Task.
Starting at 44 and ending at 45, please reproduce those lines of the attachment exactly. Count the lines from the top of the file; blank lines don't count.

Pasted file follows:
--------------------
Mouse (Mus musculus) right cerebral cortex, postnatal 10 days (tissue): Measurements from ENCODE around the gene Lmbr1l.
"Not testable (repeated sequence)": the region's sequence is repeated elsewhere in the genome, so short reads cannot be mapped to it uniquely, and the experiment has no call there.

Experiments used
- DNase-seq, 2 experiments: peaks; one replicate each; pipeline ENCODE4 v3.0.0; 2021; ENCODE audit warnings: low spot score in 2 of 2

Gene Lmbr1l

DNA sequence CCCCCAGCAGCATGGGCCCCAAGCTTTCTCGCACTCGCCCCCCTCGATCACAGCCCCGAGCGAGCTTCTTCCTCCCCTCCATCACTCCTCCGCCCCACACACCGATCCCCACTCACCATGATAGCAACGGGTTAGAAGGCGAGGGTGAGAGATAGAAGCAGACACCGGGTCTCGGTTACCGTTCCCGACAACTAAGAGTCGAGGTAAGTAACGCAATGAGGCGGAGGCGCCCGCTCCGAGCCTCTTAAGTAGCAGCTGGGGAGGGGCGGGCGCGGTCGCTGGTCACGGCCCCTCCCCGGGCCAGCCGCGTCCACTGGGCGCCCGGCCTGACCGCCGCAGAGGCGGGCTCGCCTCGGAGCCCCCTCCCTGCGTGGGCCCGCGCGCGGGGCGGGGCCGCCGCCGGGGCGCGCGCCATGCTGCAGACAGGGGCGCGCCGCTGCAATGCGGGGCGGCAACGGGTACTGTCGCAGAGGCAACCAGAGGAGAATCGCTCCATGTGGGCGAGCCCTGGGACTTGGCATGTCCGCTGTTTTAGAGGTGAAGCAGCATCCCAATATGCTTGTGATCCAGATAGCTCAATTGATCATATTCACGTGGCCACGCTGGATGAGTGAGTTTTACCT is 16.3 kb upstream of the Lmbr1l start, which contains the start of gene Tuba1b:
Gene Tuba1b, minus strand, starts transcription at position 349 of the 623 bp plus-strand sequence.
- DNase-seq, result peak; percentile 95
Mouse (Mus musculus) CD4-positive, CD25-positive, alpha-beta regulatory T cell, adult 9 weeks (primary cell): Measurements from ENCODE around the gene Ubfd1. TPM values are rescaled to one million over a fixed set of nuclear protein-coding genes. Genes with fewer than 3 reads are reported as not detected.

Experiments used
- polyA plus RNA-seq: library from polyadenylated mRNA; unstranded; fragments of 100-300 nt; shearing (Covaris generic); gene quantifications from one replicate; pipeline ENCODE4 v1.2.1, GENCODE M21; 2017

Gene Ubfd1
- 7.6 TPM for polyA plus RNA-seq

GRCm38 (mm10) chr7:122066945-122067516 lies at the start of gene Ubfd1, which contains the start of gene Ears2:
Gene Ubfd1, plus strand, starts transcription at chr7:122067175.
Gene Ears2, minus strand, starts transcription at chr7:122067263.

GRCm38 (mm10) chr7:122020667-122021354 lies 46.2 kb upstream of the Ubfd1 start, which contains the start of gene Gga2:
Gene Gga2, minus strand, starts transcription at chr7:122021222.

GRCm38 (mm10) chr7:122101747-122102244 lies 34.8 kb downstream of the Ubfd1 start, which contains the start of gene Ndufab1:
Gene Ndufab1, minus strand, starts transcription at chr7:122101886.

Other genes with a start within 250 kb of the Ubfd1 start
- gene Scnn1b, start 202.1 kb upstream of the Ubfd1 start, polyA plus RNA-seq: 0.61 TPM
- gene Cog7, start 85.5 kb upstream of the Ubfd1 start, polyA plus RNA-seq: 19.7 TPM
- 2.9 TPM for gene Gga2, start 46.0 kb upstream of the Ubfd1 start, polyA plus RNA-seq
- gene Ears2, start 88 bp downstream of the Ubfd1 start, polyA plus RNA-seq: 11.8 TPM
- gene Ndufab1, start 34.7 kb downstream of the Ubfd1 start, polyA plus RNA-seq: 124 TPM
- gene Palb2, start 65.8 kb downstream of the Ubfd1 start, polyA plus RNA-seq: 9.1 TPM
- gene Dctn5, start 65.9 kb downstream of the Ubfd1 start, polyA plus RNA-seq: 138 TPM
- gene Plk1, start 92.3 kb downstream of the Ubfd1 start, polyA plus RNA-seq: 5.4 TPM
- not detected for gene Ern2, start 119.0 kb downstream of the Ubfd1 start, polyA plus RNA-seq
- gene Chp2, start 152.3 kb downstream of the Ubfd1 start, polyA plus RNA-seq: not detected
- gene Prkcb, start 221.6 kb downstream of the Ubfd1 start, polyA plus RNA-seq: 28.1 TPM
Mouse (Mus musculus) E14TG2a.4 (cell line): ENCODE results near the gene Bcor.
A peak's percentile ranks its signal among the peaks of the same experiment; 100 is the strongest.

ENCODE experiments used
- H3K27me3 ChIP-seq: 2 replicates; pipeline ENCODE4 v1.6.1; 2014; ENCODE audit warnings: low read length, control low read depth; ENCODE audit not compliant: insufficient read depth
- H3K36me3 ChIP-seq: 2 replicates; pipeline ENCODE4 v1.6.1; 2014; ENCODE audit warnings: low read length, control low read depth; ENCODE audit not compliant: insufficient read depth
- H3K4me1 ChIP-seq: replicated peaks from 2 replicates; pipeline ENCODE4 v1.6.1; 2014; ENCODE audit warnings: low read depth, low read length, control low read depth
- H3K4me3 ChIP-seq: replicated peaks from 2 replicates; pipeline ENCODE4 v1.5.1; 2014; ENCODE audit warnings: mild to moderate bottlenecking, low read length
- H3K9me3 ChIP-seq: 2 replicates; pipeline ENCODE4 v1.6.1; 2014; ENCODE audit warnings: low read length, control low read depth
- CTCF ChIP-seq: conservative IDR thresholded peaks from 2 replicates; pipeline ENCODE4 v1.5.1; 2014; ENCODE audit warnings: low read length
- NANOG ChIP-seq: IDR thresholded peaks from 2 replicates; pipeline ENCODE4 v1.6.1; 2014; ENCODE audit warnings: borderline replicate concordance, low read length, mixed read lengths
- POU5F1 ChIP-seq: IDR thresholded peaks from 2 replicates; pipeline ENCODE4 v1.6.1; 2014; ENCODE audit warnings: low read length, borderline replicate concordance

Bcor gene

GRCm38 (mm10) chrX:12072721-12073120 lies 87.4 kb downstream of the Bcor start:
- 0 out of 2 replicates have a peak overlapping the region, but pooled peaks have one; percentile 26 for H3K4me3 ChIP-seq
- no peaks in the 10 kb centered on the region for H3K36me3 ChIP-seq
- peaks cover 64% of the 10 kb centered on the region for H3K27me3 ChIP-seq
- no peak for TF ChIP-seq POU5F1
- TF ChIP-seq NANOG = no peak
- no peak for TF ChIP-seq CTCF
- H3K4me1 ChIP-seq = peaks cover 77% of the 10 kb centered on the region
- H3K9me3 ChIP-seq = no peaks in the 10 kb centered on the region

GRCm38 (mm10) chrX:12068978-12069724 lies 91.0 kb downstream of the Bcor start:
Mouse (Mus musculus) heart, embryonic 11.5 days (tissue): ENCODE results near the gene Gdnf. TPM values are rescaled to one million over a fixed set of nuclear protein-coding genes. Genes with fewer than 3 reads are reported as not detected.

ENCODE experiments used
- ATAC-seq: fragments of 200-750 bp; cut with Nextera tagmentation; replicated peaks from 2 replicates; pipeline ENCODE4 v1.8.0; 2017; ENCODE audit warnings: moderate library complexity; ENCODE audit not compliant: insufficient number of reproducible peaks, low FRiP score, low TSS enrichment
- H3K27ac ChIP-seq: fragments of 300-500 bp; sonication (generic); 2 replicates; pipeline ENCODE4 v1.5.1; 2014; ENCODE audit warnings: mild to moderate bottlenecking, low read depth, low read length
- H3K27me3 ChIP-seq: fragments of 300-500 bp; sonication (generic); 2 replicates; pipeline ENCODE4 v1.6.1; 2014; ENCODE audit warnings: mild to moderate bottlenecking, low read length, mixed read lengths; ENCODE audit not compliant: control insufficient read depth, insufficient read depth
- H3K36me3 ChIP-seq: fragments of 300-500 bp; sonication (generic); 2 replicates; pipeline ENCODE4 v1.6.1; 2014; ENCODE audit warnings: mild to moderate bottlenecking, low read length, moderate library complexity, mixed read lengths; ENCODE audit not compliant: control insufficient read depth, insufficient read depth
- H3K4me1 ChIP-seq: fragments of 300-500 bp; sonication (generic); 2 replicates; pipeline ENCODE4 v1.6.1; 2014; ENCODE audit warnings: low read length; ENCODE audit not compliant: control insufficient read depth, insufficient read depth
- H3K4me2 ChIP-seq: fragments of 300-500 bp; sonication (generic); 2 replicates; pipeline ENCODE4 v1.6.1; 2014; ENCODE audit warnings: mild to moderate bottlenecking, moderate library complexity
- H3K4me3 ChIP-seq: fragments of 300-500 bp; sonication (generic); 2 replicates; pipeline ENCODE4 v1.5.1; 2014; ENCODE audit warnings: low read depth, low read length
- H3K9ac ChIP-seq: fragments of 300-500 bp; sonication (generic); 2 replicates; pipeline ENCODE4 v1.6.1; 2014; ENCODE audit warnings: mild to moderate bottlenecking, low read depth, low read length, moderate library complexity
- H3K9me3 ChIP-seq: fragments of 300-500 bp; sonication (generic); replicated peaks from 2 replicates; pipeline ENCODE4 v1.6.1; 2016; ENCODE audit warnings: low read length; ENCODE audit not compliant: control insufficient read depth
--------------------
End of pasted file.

Bcor gene

GRCm38 (mm10) chrX:12072721-12073120 lies 87.4 kb downstream of the Bcor start: